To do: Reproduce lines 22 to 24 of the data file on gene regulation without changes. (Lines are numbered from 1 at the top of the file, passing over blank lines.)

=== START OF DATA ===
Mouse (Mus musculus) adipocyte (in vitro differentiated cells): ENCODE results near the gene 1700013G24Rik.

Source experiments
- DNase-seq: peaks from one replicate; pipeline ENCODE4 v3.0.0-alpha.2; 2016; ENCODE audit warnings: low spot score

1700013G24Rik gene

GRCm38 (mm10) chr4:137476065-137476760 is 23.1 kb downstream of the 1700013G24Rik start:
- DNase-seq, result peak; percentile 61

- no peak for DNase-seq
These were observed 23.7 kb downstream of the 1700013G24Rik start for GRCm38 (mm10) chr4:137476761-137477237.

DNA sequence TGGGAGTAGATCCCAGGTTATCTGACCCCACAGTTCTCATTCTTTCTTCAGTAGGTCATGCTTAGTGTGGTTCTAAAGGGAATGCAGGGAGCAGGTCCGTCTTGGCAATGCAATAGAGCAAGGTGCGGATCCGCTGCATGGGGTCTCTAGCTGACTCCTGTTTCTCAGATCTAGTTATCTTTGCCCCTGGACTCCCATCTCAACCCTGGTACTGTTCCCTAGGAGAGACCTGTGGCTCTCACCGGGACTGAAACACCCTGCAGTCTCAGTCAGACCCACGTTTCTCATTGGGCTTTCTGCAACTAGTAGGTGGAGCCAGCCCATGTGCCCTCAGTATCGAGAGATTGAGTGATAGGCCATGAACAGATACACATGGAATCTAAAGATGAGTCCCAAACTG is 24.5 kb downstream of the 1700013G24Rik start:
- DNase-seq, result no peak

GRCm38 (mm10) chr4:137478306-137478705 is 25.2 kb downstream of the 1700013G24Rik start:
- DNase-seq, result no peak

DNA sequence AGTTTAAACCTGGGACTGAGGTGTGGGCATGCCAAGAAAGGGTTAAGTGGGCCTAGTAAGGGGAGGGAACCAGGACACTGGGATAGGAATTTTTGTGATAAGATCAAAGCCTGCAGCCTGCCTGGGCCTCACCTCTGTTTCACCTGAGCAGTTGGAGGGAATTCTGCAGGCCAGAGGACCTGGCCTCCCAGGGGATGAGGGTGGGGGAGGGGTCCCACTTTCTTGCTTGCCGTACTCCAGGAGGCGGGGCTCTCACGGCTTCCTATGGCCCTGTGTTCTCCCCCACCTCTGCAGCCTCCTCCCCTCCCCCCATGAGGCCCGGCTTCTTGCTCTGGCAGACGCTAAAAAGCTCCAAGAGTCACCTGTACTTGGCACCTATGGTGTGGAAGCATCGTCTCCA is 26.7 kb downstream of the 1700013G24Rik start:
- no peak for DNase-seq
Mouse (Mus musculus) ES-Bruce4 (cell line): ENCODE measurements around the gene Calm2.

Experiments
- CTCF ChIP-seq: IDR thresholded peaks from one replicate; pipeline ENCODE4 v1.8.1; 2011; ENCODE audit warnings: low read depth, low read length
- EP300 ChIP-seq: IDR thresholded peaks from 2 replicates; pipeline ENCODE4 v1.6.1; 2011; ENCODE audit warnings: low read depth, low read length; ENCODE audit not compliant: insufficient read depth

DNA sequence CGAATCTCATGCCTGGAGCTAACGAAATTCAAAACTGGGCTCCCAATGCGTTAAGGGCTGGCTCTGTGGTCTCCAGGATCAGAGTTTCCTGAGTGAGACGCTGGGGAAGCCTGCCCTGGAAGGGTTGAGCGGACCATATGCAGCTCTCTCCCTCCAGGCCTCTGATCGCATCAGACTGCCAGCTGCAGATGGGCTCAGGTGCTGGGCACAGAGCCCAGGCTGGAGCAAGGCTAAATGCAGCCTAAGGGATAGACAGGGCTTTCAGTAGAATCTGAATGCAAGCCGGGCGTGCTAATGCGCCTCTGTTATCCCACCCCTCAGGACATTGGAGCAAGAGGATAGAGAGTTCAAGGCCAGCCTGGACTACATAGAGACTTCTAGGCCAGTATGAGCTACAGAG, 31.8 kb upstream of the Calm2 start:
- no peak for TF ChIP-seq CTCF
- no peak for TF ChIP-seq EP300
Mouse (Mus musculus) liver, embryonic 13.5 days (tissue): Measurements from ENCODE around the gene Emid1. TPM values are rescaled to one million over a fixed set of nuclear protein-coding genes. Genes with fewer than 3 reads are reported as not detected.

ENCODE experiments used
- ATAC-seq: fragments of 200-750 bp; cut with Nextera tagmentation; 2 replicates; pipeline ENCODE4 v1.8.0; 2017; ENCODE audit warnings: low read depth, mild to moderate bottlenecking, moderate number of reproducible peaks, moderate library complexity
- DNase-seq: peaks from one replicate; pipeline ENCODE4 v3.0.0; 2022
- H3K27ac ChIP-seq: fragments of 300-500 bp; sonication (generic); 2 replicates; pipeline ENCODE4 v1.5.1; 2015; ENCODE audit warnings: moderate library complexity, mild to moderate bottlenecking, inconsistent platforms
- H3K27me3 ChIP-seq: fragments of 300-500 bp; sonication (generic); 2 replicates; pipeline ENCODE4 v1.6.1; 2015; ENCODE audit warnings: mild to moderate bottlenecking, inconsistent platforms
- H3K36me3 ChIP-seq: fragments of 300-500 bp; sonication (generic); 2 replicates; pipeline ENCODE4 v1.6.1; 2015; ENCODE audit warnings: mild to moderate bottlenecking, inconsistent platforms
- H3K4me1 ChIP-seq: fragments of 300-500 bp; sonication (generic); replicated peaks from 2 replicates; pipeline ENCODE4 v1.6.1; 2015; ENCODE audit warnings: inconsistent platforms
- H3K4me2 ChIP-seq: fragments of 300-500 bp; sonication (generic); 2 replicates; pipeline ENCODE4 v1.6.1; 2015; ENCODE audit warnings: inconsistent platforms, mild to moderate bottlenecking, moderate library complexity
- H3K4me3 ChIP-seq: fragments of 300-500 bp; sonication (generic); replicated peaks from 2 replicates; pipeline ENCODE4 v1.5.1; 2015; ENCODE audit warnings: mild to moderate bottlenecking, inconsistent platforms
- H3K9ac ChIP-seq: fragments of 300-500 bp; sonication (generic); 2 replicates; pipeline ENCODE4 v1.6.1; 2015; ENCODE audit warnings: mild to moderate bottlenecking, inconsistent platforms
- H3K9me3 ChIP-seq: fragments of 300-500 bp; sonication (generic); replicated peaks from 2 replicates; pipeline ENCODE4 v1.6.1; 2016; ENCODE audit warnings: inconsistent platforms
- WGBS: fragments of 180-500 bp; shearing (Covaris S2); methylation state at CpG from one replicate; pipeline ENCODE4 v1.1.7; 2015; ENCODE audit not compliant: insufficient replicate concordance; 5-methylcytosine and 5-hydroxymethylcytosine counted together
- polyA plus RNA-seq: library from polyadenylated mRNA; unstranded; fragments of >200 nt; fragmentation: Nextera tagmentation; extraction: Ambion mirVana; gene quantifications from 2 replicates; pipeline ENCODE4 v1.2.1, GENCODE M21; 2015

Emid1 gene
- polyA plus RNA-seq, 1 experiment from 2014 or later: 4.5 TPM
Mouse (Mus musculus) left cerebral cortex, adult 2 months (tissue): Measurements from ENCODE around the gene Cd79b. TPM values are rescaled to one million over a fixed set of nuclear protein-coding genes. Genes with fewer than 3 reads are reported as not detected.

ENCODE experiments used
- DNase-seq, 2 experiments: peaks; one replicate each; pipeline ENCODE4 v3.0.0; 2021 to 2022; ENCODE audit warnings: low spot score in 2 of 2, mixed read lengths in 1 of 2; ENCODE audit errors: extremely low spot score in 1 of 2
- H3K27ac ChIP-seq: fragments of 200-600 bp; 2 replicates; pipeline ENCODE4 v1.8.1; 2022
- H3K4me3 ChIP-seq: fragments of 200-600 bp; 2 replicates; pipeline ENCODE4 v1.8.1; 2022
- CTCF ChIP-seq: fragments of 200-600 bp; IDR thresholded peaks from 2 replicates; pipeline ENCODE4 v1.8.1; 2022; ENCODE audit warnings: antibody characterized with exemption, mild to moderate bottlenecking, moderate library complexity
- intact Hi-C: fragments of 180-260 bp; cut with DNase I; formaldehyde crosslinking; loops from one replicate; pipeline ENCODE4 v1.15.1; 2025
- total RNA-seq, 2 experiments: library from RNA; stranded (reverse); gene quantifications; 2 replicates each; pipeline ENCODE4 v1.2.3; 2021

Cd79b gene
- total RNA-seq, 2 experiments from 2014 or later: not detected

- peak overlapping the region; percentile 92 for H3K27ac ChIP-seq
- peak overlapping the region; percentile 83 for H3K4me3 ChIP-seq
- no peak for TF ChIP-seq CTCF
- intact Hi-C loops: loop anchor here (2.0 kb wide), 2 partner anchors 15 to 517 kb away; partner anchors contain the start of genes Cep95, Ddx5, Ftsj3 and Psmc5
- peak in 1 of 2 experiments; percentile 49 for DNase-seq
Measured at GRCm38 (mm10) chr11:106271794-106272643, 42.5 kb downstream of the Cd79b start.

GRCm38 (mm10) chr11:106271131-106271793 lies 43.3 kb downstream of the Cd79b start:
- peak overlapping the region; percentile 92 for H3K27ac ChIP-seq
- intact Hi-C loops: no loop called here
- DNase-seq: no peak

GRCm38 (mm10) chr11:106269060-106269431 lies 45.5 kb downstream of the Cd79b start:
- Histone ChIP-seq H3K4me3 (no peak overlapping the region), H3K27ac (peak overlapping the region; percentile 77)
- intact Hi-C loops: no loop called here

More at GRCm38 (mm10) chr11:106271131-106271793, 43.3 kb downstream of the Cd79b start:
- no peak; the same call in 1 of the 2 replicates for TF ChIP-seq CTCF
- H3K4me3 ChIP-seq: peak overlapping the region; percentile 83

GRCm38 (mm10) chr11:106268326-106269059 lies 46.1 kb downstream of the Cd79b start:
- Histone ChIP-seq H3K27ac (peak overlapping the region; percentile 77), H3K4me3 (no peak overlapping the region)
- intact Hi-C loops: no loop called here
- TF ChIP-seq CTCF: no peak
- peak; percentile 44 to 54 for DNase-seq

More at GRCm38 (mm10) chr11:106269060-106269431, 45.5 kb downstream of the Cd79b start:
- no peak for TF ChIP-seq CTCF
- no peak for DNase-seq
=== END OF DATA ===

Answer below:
Mouse (Mus musculus) liver, embryonic 13.5 days (tissue): Measurements from ENCODE around the gene Emid1. TPM values are rescaled to one million over a fixed set of nuclear protein-coding genes. Genes with fewer than 3 reads are reported as not detected.

ENCODE experiments used
- ATAC-seq: fragments of 200-750 bp; cut with Nextera tagmentation; 2 replicates; pipeline ENCODE4 v1.8.0; 2017; ENCODE audit warnings: low read depth, mild to moderate bottlenecking, moderate number of reproducible peaks, moderate library complexity